There's an old Jewish joke: "Two Jews, three opinions." As Jews, we pride ourselves on our long history of debate. We dispute everything, from the merits of Carmelli's and Daniel's challah to the finer points of Jewish law. Virtually every page of the Talmud contains halakhic disagreement. Midrash Tehillim (Psalms 12.4), refers to Rabbi Yehoshua who said "Even children living in the days of Shaul and David […] knew those subtle distinctions of the law which elaborate 49 arguments by which a thing may be proven clean, and 49 other arguments by which it may be proven unclean."
Yet my experience over the past fortnight suggests a gulf between the way we like to see ourselves and the way we actually are.
I co-authored a piece with a fellow doctoral student at Oxford in the Guardian's law section ('Time to ban male circumcision?') which drew attention from people of many backgrounds and faiths.
Shortly after the JC reported the piece, the chairman of my family synagogue rescinded my appointment as an Under-35 Observer to the Board of Deputies.
The JC then ran a follow-up report last week, along with a very hostile column by Geoffrey Alderman.
What does it mean to be an anti-Jewish Jew?
All these articles misrepresent the substance of the original piece and my views.
They said I called for circumcision to be banned. I did not.
Rather, we asked whether the differences between male and female circumcision are so straightforward as to justify a distinction in the law.
The reports failed to mention that our article was part of an open debate with our friend Adam Wagner, who wrote the response, 'Ban male circumcision? No, scientific evidence of harm is not strong enough'.
The articles also reported other views attributed to me that were immaterial to the debate about circumcision but seemed intended to discredit me.
They alleged that I described shechita as "awful." I did not. I said stories of stressed-out, upside down animals are awful.
They alleged that I criticised the Board's support of shechita. This is false. I asked for clarification about laws concerning religious slaughter.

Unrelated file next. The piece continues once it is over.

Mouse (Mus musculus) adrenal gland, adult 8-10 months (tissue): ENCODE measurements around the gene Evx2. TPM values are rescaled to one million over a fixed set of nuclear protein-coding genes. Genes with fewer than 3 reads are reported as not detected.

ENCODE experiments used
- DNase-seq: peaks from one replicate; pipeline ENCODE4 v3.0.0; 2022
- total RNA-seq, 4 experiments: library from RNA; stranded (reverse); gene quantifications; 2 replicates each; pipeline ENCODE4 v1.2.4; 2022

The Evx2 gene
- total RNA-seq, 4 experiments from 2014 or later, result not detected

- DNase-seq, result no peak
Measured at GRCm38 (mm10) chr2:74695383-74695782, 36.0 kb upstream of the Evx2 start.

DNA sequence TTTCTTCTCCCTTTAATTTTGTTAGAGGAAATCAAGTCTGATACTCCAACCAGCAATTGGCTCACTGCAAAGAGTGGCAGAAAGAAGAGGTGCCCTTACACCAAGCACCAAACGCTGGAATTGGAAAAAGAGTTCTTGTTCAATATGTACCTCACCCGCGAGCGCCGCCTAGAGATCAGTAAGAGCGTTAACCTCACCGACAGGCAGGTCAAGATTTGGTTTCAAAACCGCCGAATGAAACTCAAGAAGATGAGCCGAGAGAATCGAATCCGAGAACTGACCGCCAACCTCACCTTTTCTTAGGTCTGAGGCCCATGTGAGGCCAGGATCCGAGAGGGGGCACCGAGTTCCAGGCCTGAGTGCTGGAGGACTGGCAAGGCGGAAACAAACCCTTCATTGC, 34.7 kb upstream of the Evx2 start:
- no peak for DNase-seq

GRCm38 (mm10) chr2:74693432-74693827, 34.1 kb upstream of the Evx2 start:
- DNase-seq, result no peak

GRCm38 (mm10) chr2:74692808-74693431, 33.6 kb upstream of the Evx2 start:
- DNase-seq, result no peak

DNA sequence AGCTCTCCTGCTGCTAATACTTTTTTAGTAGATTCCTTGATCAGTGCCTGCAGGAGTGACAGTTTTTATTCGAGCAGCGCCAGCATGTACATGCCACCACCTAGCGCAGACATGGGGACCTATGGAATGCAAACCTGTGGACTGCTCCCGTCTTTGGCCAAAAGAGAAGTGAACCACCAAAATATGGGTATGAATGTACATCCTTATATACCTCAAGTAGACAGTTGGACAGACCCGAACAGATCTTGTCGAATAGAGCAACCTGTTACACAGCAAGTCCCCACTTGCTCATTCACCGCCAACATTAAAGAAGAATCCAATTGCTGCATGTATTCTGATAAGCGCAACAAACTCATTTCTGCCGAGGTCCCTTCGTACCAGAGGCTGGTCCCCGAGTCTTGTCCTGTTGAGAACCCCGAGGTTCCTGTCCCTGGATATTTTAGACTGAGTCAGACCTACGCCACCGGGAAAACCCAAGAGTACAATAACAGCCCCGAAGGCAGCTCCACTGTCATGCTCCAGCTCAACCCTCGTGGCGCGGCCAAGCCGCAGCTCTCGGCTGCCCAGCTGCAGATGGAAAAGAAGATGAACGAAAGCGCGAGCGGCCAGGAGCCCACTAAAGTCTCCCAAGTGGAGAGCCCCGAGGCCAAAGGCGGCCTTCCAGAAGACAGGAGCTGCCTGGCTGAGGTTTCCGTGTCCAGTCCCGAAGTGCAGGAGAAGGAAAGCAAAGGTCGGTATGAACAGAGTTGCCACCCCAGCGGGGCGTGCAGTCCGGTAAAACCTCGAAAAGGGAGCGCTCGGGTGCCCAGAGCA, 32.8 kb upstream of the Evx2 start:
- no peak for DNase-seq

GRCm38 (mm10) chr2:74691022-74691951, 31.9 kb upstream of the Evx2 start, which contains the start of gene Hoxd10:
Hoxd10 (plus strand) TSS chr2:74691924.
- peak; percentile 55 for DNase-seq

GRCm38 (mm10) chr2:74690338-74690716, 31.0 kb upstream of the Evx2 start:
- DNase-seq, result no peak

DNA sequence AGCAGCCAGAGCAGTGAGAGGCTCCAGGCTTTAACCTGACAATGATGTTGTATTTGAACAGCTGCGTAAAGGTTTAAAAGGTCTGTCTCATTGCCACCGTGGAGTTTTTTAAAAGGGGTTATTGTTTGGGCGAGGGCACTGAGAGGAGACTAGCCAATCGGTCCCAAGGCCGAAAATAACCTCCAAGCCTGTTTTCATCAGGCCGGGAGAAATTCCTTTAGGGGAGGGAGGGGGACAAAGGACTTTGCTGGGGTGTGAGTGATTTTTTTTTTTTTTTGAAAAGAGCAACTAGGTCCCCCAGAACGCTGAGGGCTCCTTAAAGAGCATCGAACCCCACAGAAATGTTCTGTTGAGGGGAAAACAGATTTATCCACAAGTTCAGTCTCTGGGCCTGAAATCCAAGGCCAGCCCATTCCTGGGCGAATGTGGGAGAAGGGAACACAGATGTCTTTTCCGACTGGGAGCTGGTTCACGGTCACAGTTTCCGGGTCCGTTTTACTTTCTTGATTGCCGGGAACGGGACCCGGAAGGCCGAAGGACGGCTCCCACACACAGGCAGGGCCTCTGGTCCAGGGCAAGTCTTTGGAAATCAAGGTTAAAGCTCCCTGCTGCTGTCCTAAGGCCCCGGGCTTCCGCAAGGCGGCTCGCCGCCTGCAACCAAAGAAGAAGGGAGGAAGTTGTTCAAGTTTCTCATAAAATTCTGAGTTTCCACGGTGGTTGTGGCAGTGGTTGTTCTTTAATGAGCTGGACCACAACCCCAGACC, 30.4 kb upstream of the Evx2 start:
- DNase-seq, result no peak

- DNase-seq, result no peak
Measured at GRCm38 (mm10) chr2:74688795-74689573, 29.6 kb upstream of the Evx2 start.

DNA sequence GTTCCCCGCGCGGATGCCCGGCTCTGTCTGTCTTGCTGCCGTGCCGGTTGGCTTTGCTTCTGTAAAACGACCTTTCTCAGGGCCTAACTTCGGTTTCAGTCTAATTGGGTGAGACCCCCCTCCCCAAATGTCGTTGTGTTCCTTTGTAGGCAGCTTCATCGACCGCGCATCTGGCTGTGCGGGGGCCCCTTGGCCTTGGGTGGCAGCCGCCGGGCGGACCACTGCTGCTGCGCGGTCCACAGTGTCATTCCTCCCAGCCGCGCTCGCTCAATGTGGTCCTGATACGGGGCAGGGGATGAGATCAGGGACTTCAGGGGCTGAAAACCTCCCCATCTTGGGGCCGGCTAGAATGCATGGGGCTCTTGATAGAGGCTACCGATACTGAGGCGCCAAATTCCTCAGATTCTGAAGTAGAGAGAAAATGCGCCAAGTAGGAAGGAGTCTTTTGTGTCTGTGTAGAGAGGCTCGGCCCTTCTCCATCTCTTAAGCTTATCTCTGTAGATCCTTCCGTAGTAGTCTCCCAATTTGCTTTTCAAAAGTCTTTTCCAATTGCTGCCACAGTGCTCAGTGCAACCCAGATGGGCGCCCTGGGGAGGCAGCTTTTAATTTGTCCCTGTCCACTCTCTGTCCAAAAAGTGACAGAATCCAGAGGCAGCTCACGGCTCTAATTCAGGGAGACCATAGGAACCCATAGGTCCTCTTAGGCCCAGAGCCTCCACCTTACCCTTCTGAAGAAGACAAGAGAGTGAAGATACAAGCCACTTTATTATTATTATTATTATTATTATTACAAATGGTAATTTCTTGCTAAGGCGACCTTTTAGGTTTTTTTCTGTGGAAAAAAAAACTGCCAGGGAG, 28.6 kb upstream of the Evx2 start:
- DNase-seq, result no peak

They claimed I appeared sympathetic towards calls for boycotts of Israel when in fact I am sympathetic towards free speech, not BDS.
Geoffrey Alderman's article added that I am an "anti-Jewish Jew of the younger generation." Such accusations are not only upsetting and inaccurate but also make it harder for Jews to debate in a fair and reasoned way. What does it mean to be an anti-Jewish Jew? Are those Jews who wrestle with the implications of contemporary human rights values for Jewish tradition and law anti-Jewish?
Why can he not acknowledge the honesty and integrity of those who critically reflect on these traditions and sometimes draw different conclusions?
I joined the Under-35s because I want to contribute to debates as a fellow member of the Jewish community. It remains my hope to participate in the Board of Deputies and other Jewish forums. However, more needs to be done to include women and young people, given that less than 25% of deputies are women and less than 10% are under-35.
But this is not just a matter of improving representation on the basis of gender and age. The episode raises the question of whether bodies that speak in our names as British Jews have the will and the ability to reflect the true spectrum of views - on identity, community and Israel - or are merely an echo chamber for people who agree with each other.
Jews must continue to follow the tradition of constantly questioning and seeking truth to find answers to difficult questions. As it says in Pirkei Avot (Ethics of the Fathers, 5:17), "any dispute that is for the sake of Heaven is destined to endure."
Two Jews, three opinions is not a joke. It is a proud and ancient tradition at the core of what it means to be Jewish.